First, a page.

Thousand Islands National Park

This park has been on my radar for years now. It’s only about an hour away from Ottawa, yet in 5 years living here, I still haven’t managed to explore it. This is another of the smallest national parks, though it does consist of 26 islands. What’s the best way to see a national park made of islands? A Thousand Islands Cruise, of course!

Pukaskwa National Park

Covered in a boreal forest, this park lines Lake Superior. It has an abundance of wildlife ranging from bears to caribou. The Pukaskwa Pits, a series of carefully arranged boulders continues to boggle visitors, as the reasoning behind the arrangement is unknown. Visitors to the area can hike the coastal trail, or try their hand at water exploration.

Point Pelee National Park

One of Canada’s smallest national parks, this area is the farthest southern point in Canada. Despite its small size, it boasts one of the largest freshwater marshes on the Great Lakes.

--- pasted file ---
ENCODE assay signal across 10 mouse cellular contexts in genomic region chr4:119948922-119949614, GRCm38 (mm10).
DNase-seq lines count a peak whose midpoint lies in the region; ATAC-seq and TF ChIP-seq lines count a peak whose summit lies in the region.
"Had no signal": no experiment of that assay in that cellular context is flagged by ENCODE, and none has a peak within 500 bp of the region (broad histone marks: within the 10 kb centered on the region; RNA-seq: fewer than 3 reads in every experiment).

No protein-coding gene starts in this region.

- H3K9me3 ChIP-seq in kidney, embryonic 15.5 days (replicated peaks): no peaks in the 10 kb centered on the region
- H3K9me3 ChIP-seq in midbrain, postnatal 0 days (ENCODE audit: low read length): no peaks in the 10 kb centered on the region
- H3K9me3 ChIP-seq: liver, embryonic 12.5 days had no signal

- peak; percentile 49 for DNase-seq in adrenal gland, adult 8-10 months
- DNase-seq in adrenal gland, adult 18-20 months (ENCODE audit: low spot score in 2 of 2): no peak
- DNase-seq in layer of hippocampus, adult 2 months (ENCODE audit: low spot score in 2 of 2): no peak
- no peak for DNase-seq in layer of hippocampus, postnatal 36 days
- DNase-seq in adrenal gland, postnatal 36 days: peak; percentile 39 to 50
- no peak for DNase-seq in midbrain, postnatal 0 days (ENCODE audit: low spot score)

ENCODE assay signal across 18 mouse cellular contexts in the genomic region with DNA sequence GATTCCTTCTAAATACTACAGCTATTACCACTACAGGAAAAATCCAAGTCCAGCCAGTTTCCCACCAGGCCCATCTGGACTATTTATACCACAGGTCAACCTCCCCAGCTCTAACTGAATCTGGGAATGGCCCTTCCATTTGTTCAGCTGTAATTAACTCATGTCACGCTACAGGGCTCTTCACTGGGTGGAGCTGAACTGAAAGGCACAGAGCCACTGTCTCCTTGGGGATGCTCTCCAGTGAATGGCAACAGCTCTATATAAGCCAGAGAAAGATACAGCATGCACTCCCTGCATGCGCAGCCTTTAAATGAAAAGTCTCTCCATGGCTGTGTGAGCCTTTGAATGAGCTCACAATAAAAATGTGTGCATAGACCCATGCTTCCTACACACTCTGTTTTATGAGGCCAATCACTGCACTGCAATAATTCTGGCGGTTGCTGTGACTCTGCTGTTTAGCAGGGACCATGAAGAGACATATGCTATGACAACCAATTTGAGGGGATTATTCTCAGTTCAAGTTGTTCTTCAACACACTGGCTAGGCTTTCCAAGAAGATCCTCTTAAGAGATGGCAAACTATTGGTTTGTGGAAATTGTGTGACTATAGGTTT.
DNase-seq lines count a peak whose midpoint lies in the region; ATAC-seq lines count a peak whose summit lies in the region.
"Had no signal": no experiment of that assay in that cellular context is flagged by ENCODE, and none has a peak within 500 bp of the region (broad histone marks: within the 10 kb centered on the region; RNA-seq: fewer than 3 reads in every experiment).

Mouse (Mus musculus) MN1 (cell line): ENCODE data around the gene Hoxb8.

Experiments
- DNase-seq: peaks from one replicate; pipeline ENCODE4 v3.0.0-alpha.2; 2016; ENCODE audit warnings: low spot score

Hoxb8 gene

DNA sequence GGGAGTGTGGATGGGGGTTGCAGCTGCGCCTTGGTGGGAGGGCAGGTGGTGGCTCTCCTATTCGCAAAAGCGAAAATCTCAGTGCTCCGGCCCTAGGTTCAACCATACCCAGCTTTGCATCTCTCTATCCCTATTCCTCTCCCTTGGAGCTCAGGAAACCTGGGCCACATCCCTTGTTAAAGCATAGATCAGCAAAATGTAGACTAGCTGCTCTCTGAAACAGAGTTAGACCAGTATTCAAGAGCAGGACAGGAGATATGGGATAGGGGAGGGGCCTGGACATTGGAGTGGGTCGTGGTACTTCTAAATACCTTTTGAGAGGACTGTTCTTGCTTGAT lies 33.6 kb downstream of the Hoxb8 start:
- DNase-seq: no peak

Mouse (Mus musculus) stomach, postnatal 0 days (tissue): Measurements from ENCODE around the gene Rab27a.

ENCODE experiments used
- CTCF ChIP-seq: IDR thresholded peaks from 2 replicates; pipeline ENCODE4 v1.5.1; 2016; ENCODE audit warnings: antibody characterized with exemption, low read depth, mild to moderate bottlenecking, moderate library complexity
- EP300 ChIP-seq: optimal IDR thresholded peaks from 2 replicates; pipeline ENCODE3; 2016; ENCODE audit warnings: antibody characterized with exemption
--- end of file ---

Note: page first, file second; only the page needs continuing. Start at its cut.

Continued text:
Queenston Heights National Historic Site

During the War of 1812, in which America attempted to invade Canada, this was one of the key battles. The British victory over the Americans held great importance for the war, but also marked the death of Major General Brock.

Battle of the Windmill National Historic Site

This is the site of an 1883 rebellion, and in full disclosure, part of my desire to see it is strictly because a battle took place near a windmill. British forces took on a mixture of invading Americans and Canadian rebels.